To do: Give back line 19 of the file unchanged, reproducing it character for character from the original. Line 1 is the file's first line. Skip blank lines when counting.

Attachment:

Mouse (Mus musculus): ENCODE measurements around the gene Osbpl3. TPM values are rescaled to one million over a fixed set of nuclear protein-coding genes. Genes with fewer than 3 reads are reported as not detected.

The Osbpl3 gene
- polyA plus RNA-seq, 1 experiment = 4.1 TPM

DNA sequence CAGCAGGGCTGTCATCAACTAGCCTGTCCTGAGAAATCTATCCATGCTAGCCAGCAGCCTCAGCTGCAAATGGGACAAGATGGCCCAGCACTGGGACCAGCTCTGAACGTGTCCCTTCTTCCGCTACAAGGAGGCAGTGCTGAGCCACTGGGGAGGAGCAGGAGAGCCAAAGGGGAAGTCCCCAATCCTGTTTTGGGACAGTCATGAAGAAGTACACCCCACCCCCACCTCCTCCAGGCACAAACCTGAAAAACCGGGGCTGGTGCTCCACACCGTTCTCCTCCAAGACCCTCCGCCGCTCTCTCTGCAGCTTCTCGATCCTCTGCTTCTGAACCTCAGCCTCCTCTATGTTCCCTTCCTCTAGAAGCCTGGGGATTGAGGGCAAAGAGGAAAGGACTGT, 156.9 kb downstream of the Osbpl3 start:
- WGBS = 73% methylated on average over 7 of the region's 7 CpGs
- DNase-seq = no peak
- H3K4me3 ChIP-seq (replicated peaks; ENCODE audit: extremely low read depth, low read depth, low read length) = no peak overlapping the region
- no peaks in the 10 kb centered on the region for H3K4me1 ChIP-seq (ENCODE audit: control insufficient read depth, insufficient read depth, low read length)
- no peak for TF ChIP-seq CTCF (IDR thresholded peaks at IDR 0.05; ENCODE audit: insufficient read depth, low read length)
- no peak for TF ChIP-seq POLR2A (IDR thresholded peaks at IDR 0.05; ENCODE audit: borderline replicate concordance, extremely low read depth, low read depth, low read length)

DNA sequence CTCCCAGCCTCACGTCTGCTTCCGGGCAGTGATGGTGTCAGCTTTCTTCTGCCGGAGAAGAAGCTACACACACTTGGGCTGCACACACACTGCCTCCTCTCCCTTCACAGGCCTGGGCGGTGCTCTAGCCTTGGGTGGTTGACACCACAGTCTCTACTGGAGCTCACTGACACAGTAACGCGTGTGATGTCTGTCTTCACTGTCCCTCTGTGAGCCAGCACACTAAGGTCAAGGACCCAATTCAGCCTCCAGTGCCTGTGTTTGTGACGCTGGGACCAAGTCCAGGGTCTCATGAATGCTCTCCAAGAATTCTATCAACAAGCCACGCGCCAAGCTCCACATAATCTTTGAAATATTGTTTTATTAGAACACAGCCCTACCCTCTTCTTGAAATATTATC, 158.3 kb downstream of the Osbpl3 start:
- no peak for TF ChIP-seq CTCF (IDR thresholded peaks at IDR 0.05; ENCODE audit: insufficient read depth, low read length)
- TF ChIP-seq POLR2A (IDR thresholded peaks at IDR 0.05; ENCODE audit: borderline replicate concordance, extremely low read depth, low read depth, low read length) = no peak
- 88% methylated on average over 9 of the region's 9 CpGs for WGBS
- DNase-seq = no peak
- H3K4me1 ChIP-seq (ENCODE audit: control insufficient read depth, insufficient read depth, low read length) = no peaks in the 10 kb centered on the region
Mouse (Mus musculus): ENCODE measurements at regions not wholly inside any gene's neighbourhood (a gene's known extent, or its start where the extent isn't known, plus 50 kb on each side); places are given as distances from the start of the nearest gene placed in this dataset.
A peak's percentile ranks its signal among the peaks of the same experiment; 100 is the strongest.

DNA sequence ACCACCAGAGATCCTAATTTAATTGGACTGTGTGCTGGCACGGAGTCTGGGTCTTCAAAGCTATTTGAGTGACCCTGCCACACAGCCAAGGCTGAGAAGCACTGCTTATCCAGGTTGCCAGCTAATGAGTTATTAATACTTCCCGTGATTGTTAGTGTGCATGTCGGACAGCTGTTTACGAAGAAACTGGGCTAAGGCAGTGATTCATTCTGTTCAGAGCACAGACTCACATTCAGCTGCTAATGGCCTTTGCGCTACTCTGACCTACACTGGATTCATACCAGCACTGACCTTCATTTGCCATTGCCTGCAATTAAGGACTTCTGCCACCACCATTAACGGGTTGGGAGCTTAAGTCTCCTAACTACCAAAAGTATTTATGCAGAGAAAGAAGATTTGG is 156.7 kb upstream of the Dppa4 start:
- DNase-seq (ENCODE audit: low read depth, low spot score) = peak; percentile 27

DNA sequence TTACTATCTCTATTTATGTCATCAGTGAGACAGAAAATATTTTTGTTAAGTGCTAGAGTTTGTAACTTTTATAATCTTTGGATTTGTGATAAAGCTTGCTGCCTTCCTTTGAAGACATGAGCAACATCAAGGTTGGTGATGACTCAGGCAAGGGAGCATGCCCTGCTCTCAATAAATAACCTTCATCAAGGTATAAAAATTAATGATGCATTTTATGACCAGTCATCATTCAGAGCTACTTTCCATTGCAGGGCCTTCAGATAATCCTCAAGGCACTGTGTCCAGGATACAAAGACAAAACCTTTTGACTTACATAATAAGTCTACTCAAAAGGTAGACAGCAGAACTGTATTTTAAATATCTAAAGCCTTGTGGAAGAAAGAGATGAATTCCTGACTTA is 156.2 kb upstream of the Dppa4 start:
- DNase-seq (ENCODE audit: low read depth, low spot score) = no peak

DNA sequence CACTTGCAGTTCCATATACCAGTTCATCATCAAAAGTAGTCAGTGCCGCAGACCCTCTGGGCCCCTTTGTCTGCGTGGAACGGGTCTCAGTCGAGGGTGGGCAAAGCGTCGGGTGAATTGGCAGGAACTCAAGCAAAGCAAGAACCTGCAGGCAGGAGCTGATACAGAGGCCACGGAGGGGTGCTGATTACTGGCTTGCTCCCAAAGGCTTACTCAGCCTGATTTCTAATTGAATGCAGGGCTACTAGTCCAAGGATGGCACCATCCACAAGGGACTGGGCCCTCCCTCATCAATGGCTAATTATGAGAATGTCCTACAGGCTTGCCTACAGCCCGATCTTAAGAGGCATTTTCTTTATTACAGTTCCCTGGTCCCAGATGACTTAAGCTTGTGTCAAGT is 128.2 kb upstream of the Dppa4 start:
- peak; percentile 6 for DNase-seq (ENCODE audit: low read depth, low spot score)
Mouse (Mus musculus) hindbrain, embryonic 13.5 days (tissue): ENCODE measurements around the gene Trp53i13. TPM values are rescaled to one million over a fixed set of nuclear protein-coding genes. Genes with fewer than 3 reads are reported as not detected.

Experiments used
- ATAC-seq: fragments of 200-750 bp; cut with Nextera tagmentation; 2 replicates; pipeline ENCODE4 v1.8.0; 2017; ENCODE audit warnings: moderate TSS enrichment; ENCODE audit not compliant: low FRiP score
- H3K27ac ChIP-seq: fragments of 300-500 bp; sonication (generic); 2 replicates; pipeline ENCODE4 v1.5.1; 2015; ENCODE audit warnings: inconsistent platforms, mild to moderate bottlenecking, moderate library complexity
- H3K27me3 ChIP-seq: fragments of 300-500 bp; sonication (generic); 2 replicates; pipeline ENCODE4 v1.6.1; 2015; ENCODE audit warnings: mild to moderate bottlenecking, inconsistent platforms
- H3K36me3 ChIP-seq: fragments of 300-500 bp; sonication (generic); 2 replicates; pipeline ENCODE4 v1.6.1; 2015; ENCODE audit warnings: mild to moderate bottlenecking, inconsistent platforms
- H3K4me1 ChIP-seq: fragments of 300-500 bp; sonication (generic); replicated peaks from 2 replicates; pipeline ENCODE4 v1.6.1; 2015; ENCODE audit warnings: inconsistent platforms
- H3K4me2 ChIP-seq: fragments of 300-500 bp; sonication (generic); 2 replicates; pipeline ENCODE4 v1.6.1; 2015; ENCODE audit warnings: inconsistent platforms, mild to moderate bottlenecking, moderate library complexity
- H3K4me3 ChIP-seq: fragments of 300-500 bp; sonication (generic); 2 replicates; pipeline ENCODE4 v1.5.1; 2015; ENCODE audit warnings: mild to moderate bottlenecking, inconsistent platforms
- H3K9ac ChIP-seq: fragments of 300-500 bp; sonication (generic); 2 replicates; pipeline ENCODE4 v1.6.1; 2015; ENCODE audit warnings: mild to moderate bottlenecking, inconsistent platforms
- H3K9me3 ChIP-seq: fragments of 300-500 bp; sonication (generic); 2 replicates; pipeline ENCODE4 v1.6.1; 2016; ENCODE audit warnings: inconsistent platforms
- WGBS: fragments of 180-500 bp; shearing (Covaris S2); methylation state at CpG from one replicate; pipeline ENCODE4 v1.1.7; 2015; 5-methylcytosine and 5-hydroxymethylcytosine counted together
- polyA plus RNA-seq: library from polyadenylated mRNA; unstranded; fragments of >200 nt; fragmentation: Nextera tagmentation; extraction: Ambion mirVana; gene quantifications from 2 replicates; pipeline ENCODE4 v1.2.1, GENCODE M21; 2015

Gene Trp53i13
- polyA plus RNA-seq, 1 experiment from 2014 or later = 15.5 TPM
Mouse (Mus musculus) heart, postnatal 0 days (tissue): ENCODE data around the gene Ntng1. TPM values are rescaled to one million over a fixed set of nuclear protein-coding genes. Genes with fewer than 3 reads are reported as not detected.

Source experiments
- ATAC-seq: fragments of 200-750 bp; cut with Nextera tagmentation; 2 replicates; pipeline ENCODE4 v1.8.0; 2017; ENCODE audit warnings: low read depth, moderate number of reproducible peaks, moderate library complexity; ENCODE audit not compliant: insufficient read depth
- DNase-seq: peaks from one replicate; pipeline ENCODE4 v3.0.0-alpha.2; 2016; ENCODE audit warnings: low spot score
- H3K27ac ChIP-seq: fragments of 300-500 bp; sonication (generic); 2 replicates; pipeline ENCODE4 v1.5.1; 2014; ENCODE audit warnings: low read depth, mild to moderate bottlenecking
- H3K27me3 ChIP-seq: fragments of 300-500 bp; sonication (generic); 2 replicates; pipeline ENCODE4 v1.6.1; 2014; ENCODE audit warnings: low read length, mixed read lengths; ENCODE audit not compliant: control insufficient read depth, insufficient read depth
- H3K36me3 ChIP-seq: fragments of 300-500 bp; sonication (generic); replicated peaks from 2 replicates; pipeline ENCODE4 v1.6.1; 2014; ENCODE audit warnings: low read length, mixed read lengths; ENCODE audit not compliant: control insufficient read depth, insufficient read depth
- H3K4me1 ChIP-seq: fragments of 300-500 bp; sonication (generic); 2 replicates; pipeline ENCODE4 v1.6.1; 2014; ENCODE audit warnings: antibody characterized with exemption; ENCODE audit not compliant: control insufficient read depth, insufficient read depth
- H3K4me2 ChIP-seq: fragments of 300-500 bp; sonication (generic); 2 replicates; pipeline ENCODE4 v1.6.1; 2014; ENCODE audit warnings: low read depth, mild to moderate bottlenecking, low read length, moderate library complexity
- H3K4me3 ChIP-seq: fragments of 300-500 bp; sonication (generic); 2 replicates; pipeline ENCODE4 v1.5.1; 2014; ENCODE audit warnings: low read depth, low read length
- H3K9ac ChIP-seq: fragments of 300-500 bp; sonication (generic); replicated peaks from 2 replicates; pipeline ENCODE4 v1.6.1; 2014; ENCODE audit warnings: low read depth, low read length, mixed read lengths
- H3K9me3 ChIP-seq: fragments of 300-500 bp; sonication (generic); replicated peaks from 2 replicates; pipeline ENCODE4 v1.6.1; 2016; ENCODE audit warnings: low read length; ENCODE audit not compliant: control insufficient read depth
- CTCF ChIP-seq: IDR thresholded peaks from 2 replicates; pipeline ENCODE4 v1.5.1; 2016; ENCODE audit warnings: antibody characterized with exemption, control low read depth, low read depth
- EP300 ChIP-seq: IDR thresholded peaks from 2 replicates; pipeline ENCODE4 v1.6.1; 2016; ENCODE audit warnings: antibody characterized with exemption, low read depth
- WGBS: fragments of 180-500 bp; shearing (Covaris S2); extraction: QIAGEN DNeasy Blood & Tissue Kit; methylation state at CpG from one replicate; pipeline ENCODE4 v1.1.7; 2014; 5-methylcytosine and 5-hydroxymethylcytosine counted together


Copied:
DNA sequence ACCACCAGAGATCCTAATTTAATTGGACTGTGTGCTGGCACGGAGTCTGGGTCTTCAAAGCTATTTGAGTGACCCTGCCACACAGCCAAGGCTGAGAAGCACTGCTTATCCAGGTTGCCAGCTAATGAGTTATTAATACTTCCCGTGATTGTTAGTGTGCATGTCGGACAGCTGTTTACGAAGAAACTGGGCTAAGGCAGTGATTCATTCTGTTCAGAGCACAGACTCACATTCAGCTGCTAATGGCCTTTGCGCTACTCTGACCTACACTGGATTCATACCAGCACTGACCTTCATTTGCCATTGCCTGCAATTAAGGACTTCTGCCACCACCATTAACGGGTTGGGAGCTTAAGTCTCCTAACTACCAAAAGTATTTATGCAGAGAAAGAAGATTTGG is 156.7 kb upstream of the Dppa4 start: